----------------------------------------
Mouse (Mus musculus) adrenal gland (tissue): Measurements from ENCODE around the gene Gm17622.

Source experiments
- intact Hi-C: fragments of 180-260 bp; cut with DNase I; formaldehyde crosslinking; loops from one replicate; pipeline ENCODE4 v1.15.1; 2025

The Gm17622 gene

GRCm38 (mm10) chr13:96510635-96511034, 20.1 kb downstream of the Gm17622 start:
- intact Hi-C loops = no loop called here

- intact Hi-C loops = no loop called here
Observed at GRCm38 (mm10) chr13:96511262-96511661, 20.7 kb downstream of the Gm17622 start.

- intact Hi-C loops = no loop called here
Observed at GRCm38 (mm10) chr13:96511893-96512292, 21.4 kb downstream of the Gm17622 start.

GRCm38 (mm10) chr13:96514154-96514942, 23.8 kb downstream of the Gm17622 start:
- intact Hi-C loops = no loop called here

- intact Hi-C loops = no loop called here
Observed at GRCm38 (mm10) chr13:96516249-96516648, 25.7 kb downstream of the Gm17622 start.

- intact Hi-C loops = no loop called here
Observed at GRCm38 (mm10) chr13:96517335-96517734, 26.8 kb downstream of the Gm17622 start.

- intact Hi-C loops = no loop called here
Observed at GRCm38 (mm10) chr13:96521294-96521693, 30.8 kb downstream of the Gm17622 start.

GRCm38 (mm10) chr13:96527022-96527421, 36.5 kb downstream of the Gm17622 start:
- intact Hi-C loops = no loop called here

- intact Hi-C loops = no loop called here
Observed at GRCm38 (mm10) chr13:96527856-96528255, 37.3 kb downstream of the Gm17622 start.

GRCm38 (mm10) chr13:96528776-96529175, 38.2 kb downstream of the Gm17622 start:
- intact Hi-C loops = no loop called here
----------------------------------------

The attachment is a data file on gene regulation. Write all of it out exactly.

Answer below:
Mouse (Mus musculus) adrenal gland (tissue): Measurements from ENCODE around the gene Gm17622.

Source experiments
- intact Hi-C: fragments of 180-260 bp; cut with DNase I; formaldehyde crosslinking; loops from one replicate; pipeline ENCODE4 v1.15.1; 2025

The Gm17622 gene

GRCm38 (mm10) chr13:96510635-96511034, 20.1 kb downstream of the Gm17622 start:
- intact Hi-C loops = no loop called here

- intact Hi-C loops = no loop called here
Observed at GRCm38 (mm10) chr13:96511262-96511661, 20.7 kb downstream of the Gm17622 start.

- intact Hi-C loops = no loop called here
Observed at GRCm38 (mm10) chr13:96511893-96512292, 21.4 kb downstream of the Gm17622 start.

GRCm38 (mm10) chr13:96514154-96514942, 23.8 kb downstream of the Gm17622 start:
- intact Hi-C loops = no loop called here

- intact Hi-C loops = no loop called here
Observed at GRCm38 (mm10) chr13:96516249-96516648, 25.7 kb downstream of the Gm17622 start.

- intact Hi-C loops = no loop called here
Observed at GRCm38 (mm10) chr13:96517335-96517734, 26.8 kb downstream of the Gm17622 start.

- intact Hi-C loops = no loop called here
Observed at GRCm38 (mm10) chr13:96521294-96521693, 30.8 kb downstream of the Gm17622 start.

GRCm38 (mm10) chr13:96527022-96527421, 36.5 kb downstream of the Gm17622 start:
- intact Hi-C loops = no loop called here

- intact Hi-C loops = no loop called here
Observed at GRCm38 (mm10) chr13:96527856-96528255, 37.3 kb downstream of the Gm17622 start.

GRCm38 (mm10) chr13:96528776-96529175, 38.2 kb downstream of the Gm17622 start:
- intact Hi-C loops = no loop called here